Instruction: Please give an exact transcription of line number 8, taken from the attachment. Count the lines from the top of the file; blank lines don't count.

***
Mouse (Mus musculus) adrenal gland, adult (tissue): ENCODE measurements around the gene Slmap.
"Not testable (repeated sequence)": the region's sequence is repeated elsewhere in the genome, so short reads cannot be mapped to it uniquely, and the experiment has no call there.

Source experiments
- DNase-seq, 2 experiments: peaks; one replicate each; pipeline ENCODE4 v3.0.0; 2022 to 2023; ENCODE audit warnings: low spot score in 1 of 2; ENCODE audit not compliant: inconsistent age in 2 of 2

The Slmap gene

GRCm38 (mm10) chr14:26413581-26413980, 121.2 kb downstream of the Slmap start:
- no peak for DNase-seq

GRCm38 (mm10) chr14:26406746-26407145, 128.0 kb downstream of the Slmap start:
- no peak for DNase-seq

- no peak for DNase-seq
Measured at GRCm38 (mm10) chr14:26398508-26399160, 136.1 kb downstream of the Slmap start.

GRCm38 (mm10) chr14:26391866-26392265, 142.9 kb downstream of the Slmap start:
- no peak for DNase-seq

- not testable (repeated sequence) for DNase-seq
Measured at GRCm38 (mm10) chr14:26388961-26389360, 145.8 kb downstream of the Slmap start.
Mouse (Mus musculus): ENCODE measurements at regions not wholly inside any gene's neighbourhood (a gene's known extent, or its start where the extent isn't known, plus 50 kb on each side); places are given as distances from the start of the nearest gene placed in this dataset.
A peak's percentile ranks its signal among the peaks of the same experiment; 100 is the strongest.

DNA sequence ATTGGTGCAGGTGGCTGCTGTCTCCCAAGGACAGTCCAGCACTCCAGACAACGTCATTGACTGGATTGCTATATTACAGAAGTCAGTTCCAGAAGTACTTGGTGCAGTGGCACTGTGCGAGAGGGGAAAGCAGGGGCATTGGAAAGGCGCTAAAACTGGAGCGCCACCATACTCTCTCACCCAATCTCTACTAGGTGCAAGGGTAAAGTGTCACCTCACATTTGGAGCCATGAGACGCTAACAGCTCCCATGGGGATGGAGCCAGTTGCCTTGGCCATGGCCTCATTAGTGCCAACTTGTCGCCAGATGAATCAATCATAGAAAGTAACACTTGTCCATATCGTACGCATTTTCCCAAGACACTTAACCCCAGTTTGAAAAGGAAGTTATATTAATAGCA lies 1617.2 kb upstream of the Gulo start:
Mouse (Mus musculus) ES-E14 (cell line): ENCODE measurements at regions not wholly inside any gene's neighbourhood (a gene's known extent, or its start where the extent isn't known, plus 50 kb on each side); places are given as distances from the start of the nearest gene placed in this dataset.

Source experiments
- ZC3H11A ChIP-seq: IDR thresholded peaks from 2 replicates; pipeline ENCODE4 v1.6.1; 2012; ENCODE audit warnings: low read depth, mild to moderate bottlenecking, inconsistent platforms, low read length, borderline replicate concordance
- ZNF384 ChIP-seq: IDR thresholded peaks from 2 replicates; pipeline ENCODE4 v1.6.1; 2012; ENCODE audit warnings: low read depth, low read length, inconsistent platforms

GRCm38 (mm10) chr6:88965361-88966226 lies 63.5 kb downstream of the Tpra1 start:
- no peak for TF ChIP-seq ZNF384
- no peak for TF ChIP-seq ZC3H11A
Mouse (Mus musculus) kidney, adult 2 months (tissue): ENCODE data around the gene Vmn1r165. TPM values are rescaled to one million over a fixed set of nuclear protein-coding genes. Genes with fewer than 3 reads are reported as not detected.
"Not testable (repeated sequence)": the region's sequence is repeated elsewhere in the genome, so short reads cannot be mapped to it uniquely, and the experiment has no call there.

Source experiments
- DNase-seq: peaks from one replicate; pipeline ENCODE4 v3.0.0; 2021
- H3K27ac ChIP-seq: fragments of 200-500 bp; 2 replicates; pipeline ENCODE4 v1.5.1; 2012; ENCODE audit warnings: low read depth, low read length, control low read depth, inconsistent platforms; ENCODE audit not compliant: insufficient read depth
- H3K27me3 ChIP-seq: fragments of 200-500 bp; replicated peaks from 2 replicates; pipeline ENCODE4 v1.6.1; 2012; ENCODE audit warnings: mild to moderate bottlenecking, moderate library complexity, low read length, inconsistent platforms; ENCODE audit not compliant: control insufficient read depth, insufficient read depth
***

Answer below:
GRCm38 (mm10) chr14:26406746-26407145, 128.0 kb downstream of the Slmap start: